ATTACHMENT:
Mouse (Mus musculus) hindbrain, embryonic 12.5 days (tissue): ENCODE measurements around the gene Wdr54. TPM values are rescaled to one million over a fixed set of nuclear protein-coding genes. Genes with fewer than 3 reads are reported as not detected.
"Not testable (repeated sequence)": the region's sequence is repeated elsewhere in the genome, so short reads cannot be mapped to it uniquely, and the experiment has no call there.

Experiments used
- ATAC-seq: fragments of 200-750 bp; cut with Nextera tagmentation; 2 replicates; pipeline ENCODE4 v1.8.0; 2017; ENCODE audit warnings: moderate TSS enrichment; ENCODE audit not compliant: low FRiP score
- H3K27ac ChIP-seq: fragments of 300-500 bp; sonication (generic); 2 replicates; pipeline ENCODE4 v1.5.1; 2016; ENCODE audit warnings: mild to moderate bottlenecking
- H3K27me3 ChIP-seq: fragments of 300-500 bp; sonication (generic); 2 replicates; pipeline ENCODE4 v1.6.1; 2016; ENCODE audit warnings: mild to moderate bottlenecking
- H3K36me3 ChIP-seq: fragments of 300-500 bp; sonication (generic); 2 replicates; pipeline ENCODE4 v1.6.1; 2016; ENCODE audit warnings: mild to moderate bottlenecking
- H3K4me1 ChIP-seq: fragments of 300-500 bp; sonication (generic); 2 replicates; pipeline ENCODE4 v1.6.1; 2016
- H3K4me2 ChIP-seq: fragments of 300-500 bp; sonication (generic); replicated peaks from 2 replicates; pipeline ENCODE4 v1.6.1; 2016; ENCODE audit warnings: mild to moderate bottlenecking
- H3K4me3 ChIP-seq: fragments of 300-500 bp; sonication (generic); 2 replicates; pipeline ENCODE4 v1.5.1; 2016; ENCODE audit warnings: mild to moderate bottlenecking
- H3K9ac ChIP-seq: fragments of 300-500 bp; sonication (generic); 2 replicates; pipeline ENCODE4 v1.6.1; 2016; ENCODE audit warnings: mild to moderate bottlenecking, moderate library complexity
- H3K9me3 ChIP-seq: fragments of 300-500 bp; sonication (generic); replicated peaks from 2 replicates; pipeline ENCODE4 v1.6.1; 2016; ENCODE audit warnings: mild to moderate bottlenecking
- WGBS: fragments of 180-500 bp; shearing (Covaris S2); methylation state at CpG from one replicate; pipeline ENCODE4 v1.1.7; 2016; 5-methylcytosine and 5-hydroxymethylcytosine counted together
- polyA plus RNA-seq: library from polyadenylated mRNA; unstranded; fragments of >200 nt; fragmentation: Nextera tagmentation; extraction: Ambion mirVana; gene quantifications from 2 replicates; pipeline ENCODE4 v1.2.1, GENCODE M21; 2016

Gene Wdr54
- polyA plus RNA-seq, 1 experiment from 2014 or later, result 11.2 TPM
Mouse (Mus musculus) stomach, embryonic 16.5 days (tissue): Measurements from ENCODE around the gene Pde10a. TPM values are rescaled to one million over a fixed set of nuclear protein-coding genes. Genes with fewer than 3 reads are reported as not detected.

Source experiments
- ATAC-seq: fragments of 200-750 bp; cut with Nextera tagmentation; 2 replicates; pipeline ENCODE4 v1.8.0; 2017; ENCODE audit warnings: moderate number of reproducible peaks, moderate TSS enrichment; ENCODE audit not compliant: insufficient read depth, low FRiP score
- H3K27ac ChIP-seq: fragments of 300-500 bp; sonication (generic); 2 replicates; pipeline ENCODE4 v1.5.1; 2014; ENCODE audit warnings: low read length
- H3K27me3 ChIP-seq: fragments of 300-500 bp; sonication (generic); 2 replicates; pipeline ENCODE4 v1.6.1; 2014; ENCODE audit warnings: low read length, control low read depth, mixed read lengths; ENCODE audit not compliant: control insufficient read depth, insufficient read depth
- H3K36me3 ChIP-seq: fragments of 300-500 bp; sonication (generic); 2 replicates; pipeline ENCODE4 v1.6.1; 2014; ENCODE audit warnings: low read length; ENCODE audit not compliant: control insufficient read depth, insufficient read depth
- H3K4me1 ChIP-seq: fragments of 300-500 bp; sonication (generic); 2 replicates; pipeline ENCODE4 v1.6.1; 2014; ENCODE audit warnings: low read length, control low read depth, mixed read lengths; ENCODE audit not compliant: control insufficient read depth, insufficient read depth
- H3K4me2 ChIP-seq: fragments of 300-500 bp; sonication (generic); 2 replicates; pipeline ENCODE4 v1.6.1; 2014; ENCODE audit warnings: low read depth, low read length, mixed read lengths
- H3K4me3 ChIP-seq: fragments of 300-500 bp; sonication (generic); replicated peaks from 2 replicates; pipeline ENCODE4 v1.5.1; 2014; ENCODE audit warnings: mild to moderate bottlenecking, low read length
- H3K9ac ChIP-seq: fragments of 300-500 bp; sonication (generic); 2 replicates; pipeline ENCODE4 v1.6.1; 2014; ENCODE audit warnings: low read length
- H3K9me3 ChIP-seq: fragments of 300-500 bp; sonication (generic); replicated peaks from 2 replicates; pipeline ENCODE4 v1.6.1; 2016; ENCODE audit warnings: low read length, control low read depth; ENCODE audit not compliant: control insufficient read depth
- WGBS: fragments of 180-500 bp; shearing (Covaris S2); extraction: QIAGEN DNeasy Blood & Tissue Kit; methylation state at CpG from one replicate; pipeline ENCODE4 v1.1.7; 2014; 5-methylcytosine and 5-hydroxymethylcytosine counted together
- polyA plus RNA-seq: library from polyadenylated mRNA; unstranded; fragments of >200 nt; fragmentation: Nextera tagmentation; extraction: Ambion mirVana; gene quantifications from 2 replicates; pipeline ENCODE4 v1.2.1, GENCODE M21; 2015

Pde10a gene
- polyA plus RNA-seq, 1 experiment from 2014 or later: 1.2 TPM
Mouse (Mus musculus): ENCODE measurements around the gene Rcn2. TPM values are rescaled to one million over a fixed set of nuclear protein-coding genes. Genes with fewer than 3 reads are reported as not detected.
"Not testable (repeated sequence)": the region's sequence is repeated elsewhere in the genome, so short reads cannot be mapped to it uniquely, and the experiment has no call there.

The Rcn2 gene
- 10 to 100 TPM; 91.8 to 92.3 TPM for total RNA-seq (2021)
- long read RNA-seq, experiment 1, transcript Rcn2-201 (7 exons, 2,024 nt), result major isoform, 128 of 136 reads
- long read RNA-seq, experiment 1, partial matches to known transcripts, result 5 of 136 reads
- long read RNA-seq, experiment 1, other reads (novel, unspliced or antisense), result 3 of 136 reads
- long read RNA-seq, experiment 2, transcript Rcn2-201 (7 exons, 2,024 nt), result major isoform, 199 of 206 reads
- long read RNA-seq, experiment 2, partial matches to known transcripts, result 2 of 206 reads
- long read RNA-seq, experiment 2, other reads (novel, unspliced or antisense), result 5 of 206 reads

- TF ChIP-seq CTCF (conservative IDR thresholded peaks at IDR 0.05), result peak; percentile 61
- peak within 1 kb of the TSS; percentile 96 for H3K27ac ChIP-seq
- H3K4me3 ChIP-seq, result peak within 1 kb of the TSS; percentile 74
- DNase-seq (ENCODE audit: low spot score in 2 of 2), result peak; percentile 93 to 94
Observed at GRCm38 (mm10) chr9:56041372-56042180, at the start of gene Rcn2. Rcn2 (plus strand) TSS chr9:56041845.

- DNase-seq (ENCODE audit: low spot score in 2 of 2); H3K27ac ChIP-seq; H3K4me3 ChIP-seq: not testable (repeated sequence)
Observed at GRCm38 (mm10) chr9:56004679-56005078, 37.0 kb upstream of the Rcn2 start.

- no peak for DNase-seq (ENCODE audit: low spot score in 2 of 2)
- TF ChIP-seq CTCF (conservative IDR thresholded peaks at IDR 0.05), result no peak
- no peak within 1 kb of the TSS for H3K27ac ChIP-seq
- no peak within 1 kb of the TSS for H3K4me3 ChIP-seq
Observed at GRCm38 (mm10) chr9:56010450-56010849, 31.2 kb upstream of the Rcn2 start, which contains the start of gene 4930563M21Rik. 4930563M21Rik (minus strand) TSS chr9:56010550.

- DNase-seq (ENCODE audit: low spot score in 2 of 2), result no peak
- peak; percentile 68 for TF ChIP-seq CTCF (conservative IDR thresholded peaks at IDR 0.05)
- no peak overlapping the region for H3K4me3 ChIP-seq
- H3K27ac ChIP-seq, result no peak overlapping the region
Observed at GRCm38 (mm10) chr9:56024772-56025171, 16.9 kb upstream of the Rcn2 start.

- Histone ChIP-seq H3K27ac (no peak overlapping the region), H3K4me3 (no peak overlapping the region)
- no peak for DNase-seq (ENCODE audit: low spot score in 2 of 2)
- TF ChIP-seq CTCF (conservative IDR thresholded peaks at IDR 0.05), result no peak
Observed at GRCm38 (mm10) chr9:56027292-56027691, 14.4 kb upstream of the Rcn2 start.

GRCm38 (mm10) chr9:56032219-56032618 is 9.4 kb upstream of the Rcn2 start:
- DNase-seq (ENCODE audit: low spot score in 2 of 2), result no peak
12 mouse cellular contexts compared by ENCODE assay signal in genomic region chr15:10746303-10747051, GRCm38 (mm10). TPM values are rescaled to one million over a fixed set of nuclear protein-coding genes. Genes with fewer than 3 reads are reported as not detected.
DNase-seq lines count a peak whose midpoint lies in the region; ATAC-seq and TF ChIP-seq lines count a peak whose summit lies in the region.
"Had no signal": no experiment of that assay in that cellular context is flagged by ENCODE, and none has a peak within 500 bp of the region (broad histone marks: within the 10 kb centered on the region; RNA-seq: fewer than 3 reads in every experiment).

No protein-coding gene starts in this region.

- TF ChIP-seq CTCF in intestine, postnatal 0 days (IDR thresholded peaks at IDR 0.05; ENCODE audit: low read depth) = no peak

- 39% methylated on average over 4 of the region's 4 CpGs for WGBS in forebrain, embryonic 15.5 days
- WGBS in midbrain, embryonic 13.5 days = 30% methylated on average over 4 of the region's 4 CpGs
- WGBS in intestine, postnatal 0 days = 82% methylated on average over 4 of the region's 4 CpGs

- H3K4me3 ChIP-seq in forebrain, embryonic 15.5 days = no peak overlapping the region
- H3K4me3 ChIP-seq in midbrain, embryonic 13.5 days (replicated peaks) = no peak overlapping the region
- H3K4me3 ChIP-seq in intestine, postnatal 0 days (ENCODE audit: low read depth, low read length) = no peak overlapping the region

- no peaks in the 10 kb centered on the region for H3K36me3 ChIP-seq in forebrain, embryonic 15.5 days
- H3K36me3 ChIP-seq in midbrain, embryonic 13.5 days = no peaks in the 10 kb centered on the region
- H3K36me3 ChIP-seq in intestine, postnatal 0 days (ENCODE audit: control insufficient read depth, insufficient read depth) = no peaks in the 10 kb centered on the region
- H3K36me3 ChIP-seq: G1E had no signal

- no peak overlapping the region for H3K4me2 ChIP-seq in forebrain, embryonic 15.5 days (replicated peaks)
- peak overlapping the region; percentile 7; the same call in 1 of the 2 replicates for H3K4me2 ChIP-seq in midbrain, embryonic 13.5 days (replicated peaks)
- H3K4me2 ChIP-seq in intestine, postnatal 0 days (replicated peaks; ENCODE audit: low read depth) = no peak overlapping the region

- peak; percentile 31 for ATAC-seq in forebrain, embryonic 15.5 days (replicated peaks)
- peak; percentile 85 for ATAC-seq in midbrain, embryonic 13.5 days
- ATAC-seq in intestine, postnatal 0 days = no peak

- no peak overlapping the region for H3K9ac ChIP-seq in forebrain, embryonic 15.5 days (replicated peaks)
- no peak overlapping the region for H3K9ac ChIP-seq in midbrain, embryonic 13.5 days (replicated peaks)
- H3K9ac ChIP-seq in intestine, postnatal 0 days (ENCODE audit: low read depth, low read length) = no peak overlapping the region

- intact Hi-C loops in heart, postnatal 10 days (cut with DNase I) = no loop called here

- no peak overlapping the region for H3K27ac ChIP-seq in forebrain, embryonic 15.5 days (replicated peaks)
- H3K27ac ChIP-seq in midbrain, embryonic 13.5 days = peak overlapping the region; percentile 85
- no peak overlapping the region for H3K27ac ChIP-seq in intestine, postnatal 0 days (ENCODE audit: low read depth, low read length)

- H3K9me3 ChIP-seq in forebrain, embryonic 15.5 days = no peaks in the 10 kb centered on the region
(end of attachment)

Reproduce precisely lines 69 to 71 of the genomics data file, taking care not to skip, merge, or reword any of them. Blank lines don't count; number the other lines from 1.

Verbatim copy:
- TF ChIP-seq CTCF in intestine, postnatal 0 days (IDR thresholded peaks at IDR 0.05; ENCODE audit: low read depth) = no peak

- 39% methylated on average over 4 of the region's 4 CpGs for WGBS in forebrain, embryonic 15.5 days
- WGBS in midbrain, embryonic 13.5 days = 30% methylated on average over 4 of the region's 4 CpGs